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May 22, May 15, May 1, April 17, April 3, March 27, March 20, March 13, February 20, February 13, February 6, January 23, January 9, December 19, December 12, December 5, November 28, November 14, November 7, October 31, October 24, October 17, October 10, October 3, September 26, September 15, September 8, September 1, August 25, August 18, August 11, August 4, July 28, July 21, July 14, July 7, June 30, June 23, June 16, June 9, June 2, May 26, May 19, May 12, May 5, April 28, April 14, April 7, March 31, March 24, March 17, March 10, March 3, January 7, December 28, November 10, November 3, October 27, October 20, October 13, October 6, September 29, September 22, April 21, February 24, February 17, February 10, January 27, January 13, December 16, December 2, The inbox, then, is a place of convergence: for junk, for work, for advertising, and still sometimes for informal, intimate correspondence.
Over the course of about half a century, email went from being obscure and specialized, to mega-popular and beloved, to derided and barely tolerated. The computer engineer Raymond Tomlinson sent the first email in Most computers were quite expensive—tens if not hundreds of thousands of dollars. One idea was to establish numbered electronic mailboxes so that messages could be printed out then hand-delivered to cubbies with the corresponding numbers. A simpler method, he thought, would be address messages to individuals.
Growth Engineer @Pinterest
Between the roar of the computers and the whir of the air conditioner required to cool them down, the room was noisy. Instead, he used a beige terminal the size of a large typewriter, without a mouse or trackpad, for inputting instructions. The terminal itself was something like a Teletype Model 33 KSR, and it was hooked up to a printer that spit out 10 characters per second, all capital letters.
In the s, early adopters flocked to networked services like CompuServe and Prodigy, both of which offered email access, though not necessarily as a central feature. That quickly changed. By , about one-third of Americans owned computers and 14 percent of them reported having a home Internet connection—mostly sluggish dial-up. As Internet adoption steadily climbed, email became its cultural touchstone, and the inbox became a phenomenon. America Online, the company that helped millions of Americans explore the web for the first time, was built around the experience of checking mail.
The Future of Email Security
Which meant that for millions of people, the experience of going online, from the very beginning, was fundamentally about checking your email. By , electronic mail crept into workplaces and across college campuses.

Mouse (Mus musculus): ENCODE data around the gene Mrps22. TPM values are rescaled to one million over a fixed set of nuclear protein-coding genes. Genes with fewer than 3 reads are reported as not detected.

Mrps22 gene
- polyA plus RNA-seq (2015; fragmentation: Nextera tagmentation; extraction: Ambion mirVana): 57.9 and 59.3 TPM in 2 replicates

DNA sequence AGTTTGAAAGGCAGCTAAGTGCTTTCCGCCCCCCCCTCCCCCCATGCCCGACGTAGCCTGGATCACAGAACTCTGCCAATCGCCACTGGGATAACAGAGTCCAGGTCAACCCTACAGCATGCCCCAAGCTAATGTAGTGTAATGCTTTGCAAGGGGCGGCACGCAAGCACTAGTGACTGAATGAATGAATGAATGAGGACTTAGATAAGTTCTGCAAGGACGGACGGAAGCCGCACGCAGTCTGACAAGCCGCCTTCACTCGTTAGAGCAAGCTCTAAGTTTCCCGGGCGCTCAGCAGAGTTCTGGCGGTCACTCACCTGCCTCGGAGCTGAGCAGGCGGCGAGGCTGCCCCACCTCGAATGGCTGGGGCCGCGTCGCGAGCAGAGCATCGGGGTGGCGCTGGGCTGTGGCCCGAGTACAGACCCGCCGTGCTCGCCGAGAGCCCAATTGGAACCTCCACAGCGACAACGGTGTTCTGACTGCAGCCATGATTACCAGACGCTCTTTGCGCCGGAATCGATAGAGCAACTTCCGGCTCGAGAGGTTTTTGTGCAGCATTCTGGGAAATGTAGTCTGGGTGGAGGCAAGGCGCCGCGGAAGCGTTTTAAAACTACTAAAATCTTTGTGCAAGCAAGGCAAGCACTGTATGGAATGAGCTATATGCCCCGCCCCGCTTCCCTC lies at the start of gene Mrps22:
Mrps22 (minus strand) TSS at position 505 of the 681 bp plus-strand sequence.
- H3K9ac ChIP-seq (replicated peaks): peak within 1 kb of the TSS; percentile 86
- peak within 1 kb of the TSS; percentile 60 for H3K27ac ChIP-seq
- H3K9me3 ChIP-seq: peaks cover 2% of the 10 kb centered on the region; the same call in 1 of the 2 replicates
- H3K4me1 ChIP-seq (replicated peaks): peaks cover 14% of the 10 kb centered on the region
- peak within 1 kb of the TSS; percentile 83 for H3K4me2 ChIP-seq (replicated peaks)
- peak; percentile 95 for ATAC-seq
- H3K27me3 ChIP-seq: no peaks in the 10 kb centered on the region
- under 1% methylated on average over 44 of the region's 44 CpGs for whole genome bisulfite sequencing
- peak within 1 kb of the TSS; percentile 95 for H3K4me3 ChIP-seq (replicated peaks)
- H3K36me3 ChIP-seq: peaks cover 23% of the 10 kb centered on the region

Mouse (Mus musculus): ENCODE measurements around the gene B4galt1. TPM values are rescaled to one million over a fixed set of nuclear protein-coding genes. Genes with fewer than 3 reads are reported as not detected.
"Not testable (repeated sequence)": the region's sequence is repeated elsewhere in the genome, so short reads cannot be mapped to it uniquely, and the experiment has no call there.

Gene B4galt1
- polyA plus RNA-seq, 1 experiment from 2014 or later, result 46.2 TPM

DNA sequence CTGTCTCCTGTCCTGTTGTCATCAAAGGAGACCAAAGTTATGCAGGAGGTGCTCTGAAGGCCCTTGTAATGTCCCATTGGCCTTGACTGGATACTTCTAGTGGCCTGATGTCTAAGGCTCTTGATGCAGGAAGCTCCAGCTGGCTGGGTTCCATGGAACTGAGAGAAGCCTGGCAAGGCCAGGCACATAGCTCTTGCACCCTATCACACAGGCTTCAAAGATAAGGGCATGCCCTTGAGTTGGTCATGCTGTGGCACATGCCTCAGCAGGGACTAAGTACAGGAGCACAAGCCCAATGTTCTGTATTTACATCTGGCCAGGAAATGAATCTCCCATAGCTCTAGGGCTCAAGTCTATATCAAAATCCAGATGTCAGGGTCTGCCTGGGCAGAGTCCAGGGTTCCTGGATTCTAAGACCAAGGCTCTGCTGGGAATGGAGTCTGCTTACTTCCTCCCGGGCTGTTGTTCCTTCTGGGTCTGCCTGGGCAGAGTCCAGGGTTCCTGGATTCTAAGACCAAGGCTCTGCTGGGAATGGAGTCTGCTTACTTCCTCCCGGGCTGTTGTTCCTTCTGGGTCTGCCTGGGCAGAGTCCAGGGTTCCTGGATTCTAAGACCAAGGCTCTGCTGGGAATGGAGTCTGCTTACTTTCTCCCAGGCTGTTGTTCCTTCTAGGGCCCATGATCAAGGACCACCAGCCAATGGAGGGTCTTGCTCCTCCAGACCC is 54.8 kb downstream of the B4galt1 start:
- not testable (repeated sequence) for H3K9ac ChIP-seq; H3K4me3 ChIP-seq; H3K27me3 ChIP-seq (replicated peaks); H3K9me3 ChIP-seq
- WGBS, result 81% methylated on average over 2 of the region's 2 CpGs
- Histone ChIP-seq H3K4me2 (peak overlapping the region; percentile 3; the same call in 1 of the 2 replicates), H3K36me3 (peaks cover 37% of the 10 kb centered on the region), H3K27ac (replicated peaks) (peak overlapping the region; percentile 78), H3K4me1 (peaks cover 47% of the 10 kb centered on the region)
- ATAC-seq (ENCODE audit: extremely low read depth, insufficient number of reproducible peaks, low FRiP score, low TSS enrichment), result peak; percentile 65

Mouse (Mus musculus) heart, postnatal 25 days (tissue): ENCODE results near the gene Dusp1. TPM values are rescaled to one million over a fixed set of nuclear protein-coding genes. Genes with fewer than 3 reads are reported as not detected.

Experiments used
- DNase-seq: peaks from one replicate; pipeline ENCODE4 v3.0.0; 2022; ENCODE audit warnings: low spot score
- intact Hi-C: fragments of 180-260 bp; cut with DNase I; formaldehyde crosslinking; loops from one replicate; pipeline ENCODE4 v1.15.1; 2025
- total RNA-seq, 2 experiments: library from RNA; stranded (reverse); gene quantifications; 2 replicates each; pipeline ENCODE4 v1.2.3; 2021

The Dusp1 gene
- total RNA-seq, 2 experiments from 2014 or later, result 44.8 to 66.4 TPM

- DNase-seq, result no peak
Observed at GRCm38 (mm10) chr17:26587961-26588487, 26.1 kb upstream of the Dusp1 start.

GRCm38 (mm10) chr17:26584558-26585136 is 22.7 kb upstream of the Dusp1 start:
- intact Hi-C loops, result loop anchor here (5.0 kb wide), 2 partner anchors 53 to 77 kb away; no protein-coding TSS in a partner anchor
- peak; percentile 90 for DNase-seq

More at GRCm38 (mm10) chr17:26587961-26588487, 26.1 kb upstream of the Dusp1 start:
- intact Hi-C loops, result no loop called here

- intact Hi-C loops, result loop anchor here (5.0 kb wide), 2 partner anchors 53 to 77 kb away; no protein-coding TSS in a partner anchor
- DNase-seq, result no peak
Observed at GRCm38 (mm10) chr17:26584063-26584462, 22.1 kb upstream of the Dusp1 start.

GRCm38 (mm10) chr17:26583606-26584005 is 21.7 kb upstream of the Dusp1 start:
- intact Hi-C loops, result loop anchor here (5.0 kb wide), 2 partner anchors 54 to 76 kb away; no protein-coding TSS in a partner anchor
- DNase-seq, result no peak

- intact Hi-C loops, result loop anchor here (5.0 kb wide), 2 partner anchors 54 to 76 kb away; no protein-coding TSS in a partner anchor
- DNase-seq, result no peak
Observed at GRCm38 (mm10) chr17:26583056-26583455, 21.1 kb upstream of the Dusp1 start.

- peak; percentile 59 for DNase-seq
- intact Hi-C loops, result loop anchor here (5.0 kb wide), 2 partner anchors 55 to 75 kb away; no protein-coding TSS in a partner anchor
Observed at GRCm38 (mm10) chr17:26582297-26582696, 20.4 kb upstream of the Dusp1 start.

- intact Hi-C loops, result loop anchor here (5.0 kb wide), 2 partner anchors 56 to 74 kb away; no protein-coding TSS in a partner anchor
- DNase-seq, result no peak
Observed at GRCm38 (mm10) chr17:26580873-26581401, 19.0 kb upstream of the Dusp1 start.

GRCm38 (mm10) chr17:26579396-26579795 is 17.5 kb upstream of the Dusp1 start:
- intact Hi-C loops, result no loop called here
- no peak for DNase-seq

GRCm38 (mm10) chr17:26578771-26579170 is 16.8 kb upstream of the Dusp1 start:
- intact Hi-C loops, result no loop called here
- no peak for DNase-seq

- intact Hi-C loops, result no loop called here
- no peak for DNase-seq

The novelty, at some point, faded. Since , Internet use has increased more than tenfold—with the global online population going from about million people to more than 3 billion people, according to Internet Live Stats. Email volume appears to be growing, still, but its share of overall electronic communication has shrunk. Teens barely use it or Facebook for that matter , opting instead for text messaging and chatting on platforms like Snapchat and Instagram. Three-quarters of teens regularly text one another, according to a Pew study , while just 6 percent of them exchange emails routinely.
People seem to hate email for the same reasons they once loved it. Though fax machines offered some of the same benefits, they were more frequently used for business-to-business communication than person-to-person correspondence. But leaving messages for people to pick up later means contributing to swelling inboxes that require time to maintain.
Email is neutral, meaning that anyone can email anyone else with an email address. The year the web was born, this flattening effect was astonishing. That neutrality is part of what makes email so special. It is, however, what makes inboxes overflow, too. In , instead of being the subject of romantic comedies and love songs, email is at the center of conversations about digital overload and work-life imbalances. People resent their inboxes because they are not in control of them. Email takes a psychological toll.
You basically can never work. Today, there are too many real-time communications platforms to track. Slack, a real-time messaging platform built for the mobile era, may be the best known example of what business communications might look like in a post-email world, but many companies bill themselves as inbox destroyers.
In the pre-Slack era, I worked in newsrooms that used Skype and Yammer. In Silicon Valley, the question of what comes after email is already dated.
In the newsroom where my colleagues and I used Skype, more than five years ago, one colleague, a website developer, refused to use email on principle. In , Robert Half Technology polled 1, executives and found that more than half of them believed real-time communications platforms would surpass email by this year. All this presents an odd paradox. And though email may be despised, it is still a cornerstone of the open web. For being the head of a multibillion-dollar tech darling, Butterfield makes his ambitions sound almost parochial. And in the business context, there are probably even more messages from systems.
And that change is driven, almost entirely, by the rise of mobile. Today, less than a decade since the first iPhone was introduced, more than two-thirds of adults in America have smartphones.